It's quite entertaining watching the Horsemen pull off their capers and rooting for them to get away with it, even while spending most of the running time with the agents trying to stop them. It's also interesting when the magic tricks they use to pull off the robberies are broken down and viewers can decide whether any of it is at all plausible. Well paced, with a great ensemble of actors and an intriguing story, Now You See Me is a whole lot of fun and well worth checking out.

THE PURGE (2013)

Sometime in the next few years, the United States comes to accept a group of New Founding Fathers who turn the country around. In this nation reborn, crime is at a record low, unemployment drops to 1%. The key to the U.S. becoming a peaceful utopia? Once a year, from 7pm on March 21st to 7am on 3/22, all crime is legal. This allows the citizens their Annual Purge, the chance to release their anger and hatred, their pent-up desires. They can do anything they want - murder, rape, pillage - with no fear of consequence, it's not only perfectly legal but encouraged and widely celebrated.

Set in 2022, the story of the film centers on the Sandin family; parents James and Mary, teenage daughter Zoey, oddball youngster Charlie, and Timmy, the remote controlled tank - baby doll hybrid surveillance bot Charlie has created; who live in a well-off neighborhood full of homes that are tricked out with the security system James sells. The Sandins do not participate in the Purge themselves, they spend the night of lawlessness locked safely away in their home. But if this was just another average Purge night for them, there would be no movie.

Things go very wrong for the Sandins when Charlie, who is uncomfortable with the idea of the Purge and the support that it gets, sees a wounded homeless man stumbling down his street, calling out for help. Charlie lets the man into his home, and in doing so puts the lives of his family in danger.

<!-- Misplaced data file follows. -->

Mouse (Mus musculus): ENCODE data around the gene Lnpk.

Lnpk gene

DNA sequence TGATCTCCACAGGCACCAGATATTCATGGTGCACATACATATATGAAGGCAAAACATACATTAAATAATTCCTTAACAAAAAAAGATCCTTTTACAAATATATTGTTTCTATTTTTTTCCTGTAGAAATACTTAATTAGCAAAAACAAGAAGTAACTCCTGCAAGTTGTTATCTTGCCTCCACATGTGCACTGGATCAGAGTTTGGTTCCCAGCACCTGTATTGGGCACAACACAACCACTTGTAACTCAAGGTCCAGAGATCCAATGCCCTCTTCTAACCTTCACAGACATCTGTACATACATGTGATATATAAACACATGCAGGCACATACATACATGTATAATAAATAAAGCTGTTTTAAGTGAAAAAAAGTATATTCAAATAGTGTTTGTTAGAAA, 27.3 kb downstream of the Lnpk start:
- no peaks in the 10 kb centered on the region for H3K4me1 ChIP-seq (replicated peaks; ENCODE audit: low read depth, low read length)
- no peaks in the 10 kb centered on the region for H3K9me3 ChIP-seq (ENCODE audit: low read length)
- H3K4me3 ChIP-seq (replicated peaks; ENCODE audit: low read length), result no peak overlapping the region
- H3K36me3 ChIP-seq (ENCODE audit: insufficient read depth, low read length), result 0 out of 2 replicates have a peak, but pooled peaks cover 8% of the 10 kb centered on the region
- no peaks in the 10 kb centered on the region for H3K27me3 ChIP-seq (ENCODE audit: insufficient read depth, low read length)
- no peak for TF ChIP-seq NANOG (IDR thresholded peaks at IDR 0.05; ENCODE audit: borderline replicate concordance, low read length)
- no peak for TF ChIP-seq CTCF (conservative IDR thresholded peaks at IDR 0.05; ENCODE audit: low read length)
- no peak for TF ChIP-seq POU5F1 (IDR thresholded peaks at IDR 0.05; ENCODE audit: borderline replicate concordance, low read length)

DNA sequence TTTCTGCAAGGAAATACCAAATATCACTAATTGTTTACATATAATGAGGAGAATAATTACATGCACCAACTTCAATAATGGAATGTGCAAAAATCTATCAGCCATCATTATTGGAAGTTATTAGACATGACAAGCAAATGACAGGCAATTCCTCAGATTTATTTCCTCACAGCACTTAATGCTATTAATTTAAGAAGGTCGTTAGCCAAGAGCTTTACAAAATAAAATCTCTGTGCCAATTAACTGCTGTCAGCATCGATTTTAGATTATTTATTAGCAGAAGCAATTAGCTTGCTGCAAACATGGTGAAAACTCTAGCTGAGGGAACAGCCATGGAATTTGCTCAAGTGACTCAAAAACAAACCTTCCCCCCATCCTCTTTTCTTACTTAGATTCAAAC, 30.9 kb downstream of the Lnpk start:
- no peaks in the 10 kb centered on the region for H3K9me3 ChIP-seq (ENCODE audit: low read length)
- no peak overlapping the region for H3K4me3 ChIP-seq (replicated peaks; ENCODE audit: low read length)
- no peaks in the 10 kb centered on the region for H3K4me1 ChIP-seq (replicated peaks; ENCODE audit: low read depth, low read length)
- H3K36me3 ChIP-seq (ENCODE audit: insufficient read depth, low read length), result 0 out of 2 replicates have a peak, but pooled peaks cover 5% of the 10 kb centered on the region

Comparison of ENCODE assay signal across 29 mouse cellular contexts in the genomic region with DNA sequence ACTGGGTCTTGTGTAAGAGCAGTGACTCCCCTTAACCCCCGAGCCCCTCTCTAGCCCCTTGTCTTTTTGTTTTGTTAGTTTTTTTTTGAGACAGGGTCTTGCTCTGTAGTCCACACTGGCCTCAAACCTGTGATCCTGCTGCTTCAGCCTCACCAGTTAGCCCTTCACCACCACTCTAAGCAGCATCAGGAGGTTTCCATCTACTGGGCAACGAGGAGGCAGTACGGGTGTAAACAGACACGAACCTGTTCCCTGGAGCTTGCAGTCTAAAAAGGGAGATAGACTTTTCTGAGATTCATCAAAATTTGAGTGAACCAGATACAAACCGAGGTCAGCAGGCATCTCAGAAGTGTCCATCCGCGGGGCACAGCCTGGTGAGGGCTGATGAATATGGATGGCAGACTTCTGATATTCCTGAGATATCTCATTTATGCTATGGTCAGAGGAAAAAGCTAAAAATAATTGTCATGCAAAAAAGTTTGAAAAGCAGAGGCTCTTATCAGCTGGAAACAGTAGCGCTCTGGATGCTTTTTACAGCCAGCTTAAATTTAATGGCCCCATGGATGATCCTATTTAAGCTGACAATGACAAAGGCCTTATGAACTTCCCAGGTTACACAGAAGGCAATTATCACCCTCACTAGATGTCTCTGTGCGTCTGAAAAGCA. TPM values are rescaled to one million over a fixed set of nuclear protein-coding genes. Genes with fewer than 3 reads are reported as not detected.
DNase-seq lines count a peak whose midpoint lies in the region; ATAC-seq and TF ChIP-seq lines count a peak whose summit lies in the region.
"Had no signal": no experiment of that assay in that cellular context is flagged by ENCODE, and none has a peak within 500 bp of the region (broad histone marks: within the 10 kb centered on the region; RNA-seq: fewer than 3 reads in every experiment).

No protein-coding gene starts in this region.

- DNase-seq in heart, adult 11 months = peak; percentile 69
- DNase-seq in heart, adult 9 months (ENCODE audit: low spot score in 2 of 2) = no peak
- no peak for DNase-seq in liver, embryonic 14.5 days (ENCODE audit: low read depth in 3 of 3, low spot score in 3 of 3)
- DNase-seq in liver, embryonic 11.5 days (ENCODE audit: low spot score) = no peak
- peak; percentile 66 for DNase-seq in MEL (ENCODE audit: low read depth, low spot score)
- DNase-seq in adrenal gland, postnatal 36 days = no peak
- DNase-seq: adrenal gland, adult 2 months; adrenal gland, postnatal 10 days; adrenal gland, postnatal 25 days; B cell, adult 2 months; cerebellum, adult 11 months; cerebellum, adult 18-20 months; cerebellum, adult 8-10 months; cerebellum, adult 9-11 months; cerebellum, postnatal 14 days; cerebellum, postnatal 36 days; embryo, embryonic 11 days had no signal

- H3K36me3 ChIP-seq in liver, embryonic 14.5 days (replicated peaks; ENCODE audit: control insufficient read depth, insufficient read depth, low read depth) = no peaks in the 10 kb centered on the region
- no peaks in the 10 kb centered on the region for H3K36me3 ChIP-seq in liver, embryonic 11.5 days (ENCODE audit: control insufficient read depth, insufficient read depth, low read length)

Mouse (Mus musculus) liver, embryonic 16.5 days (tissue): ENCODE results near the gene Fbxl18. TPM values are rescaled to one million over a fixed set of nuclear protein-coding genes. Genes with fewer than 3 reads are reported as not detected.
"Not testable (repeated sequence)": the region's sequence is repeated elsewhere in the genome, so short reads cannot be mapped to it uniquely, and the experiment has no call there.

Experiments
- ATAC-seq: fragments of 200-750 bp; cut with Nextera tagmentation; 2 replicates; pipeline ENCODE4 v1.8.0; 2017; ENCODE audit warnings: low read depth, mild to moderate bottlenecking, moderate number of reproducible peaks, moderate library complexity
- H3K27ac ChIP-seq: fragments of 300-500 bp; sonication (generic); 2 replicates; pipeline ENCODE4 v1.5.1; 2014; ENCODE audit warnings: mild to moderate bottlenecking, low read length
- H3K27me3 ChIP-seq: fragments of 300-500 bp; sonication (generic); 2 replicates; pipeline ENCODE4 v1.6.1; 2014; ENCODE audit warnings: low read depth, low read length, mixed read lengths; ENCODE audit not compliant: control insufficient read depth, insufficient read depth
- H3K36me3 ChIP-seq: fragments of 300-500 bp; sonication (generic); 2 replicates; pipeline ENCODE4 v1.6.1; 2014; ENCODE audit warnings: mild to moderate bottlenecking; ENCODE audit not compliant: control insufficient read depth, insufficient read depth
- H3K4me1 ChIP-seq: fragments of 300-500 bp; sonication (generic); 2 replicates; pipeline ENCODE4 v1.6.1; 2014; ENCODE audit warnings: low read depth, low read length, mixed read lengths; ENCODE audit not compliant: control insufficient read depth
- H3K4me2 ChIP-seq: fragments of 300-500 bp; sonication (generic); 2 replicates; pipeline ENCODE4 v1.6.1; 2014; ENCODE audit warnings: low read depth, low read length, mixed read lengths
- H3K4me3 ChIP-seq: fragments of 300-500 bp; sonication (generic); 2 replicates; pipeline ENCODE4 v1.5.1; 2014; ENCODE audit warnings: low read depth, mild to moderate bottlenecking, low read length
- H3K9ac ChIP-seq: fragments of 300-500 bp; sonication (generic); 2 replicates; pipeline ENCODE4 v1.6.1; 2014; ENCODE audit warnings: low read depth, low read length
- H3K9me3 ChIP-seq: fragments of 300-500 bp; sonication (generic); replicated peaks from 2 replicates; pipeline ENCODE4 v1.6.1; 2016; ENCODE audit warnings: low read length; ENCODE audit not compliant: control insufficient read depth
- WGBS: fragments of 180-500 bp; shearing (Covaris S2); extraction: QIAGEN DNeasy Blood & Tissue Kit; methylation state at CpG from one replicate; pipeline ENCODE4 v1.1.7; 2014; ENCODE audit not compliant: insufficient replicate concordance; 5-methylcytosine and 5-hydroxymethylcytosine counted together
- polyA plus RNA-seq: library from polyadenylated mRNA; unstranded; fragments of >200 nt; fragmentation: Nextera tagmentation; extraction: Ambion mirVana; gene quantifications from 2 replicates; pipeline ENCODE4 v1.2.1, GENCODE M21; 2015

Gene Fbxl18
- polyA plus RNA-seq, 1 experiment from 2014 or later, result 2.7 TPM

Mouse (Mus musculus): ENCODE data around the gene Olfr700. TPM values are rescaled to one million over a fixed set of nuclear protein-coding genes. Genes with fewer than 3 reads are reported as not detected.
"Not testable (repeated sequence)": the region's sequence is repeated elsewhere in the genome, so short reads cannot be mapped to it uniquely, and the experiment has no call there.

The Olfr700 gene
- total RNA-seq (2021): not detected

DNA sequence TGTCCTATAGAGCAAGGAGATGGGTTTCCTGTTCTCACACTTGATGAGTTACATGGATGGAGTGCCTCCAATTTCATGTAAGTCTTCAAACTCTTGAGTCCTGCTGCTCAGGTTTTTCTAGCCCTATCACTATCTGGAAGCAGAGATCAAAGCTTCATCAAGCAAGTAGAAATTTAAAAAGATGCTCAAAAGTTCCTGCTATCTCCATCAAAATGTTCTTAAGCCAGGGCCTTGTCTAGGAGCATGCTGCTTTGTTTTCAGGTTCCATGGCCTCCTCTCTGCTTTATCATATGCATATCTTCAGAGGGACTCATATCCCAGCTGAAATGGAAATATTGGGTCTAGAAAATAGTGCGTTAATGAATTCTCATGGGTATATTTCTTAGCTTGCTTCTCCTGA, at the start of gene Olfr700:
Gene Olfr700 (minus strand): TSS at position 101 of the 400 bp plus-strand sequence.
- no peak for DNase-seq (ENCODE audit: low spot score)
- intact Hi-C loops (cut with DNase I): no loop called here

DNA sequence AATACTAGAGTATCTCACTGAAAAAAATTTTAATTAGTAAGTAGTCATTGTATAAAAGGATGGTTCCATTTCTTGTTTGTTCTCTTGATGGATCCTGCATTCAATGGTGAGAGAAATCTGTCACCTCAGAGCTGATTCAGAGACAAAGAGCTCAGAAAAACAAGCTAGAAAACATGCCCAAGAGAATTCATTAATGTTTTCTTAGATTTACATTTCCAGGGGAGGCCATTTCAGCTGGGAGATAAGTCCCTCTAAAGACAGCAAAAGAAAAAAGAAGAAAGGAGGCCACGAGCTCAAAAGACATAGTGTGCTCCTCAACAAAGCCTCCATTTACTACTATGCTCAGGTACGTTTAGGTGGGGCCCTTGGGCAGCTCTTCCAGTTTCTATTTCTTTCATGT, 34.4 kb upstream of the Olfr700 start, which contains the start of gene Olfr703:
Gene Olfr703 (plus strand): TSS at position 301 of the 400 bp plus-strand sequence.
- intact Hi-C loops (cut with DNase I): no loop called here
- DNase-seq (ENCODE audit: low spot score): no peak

The people who were chasing the man, a bunch of upper crust college kids wearing masks and toting guns and various other weapons, arrive at the Sandins' front door and demand that their targeted victim be returned to them. The man who they have in their home had the audacity to fight back when assaulted, he killed one of their own. In the eyes of these murderous "Haves", this homeless man is subhuman, a swine, he exists only for them to use for their purge. If the Sandins don't turn the man over to them, the masked group will bust their way into the home and kill everyone.

As you can imagine, the killers do end up infiltrating the house.

When I saw the trailer for The Purge, it made me want to see the movie but I also didn't fully get it. The whole idea of the Purge itself (which writer/director James DeMonaco acknowledges was inspired by the "red hour" in the Star Trek episode The Return of the Archons), I didn't understand why it was necessary for there to be such a high concept set-up for what appeared to be another home invasion horror flick along the lines of Ils, The Strangers, Inside, etc. While it is very reminiscent of some of those earlier films, The Purge does bring up some interesting issues during the proceedings and does wisely set up a world that's ripe for being explored further over the course of sequels.

The Purge is a decent thrill ride. I wouldn't call it a great film, there are some repetitive elements that took me out of it at times - DeMonaco really liked wounding his characters in the left side of their abdomens, people in a power position keep dicking around long enough for others to get the drop on them - but I really enjoyed watching it overall. DeMonaco came dangerously close at one point to ensuring that I would never watch the movie again, but pulled back from the direction it was going and kept it on the Worth Mentioning track. Something about it made it feel like something I would've watched on cable twenty years ago, but maybe that was just the inclusion of Timmy the tank-doll reminding me of Full Moon movies.

The cast is very good, from actors I was familiar with like Tape and Sinister's Ethan Hawke (who has long been a favorite of mine) and Dredd's Lena Headey, to ones who I was seeing for the first time. In particular, Rhys Wakefield is fantastic as the psychotic rich boy who leads the killer gang.